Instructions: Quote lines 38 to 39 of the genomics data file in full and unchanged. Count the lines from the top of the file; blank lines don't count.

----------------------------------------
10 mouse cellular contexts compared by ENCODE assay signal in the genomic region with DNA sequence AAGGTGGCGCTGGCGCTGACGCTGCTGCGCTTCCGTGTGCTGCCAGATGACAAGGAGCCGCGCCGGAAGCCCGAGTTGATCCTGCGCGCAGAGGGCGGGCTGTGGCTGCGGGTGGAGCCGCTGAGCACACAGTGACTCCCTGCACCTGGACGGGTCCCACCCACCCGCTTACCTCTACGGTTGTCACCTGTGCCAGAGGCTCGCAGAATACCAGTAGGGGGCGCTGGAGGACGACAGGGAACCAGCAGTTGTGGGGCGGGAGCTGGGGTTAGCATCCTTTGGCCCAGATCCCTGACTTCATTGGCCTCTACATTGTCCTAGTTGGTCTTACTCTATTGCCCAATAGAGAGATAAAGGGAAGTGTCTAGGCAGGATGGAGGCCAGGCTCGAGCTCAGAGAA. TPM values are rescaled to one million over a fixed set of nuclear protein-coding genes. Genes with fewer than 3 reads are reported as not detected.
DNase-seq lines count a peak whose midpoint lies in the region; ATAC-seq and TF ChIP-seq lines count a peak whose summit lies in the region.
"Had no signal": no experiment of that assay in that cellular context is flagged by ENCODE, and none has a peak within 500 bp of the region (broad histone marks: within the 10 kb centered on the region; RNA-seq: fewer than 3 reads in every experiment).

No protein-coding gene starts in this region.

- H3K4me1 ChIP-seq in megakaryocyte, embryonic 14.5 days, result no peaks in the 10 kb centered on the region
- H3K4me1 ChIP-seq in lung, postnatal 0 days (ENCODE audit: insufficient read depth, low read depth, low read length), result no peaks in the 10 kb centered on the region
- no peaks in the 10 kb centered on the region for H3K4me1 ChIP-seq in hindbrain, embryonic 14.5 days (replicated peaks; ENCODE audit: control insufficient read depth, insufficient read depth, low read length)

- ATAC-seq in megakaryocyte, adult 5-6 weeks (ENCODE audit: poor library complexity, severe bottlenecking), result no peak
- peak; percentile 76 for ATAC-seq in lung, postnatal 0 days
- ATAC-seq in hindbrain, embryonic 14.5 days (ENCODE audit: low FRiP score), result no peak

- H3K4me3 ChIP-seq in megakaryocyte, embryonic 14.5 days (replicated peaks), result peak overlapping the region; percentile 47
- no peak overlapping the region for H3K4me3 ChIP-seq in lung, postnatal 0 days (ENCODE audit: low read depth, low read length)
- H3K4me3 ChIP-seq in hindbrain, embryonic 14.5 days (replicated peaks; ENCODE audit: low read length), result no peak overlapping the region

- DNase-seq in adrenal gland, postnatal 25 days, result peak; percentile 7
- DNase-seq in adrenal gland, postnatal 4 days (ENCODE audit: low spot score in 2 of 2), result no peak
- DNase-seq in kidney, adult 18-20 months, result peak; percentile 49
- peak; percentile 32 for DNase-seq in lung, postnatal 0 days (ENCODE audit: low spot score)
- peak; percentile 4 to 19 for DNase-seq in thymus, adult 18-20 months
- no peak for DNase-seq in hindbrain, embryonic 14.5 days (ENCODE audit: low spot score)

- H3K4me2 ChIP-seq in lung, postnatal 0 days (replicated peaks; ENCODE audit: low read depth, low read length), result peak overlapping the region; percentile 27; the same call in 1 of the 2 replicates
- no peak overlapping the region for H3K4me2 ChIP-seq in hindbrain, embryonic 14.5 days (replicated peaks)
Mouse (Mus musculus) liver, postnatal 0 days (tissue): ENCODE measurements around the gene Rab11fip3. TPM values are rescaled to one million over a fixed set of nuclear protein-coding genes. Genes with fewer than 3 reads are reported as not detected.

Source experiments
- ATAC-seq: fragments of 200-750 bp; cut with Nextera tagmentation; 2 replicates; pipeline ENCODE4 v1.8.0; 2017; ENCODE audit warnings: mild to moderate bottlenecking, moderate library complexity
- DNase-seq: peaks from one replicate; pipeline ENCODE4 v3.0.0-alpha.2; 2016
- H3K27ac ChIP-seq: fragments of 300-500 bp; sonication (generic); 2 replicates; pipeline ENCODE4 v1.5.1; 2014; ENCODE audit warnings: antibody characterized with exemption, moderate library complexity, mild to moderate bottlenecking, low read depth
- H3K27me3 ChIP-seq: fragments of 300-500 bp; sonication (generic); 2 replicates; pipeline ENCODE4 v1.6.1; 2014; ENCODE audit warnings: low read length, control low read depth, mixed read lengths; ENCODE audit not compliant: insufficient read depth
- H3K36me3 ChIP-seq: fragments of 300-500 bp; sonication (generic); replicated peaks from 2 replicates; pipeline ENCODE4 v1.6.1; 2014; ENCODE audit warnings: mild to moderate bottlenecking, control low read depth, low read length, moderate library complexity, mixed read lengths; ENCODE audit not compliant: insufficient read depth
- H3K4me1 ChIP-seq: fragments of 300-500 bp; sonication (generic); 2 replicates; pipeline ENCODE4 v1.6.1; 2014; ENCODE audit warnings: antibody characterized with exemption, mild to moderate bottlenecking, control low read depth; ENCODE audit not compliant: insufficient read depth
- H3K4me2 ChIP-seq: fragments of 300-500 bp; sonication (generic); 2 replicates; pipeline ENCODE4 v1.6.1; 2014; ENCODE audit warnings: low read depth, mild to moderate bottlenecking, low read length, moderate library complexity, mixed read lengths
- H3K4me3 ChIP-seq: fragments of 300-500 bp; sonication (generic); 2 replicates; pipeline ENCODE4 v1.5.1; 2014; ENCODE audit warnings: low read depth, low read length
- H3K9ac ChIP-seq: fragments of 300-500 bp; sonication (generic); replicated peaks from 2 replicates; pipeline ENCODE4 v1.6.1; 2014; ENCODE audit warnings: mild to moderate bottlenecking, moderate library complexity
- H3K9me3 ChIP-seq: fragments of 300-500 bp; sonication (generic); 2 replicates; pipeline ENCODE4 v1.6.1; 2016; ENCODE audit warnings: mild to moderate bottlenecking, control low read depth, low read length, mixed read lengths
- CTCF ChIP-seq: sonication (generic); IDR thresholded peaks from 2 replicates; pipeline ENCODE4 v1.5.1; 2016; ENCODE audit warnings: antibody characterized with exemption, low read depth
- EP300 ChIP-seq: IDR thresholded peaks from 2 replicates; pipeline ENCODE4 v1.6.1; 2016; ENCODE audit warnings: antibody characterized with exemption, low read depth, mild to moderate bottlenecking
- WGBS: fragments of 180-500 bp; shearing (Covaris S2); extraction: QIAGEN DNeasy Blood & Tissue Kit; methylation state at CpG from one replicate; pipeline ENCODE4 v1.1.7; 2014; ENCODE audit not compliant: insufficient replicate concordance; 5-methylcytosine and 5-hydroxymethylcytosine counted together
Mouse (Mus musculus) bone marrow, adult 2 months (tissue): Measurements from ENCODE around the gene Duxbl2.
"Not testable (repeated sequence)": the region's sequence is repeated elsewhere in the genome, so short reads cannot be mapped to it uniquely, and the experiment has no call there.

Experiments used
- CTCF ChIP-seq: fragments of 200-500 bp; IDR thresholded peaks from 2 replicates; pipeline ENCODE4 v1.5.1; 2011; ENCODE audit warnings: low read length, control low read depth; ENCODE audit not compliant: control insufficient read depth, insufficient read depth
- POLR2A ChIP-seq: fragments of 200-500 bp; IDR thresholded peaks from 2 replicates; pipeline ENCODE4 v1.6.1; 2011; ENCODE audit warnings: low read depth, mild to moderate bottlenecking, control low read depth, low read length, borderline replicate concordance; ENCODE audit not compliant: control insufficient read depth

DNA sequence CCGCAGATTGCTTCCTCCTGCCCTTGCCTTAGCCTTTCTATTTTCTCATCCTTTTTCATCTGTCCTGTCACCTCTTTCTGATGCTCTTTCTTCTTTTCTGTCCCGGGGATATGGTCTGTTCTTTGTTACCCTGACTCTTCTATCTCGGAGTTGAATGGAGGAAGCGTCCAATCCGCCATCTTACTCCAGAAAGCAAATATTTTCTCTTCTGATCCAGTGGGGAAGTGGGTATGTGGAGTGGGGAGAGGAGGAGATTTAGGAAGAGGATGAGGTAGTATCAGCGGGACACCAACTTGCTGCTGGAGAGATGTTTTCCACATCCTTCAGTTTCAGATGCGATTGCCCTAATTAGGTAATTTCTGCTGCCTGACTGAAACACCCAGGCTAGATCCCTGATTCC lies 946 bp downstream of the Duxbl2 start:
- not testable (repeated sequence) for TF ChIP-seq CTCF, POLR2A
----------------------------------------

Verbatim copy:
"Not testable (repeated sequence)": the region's sequence is repeated elsewhere in the genome, so short reads cannot be mapped to it uniquely, and the experiment has no call there.

Experiments used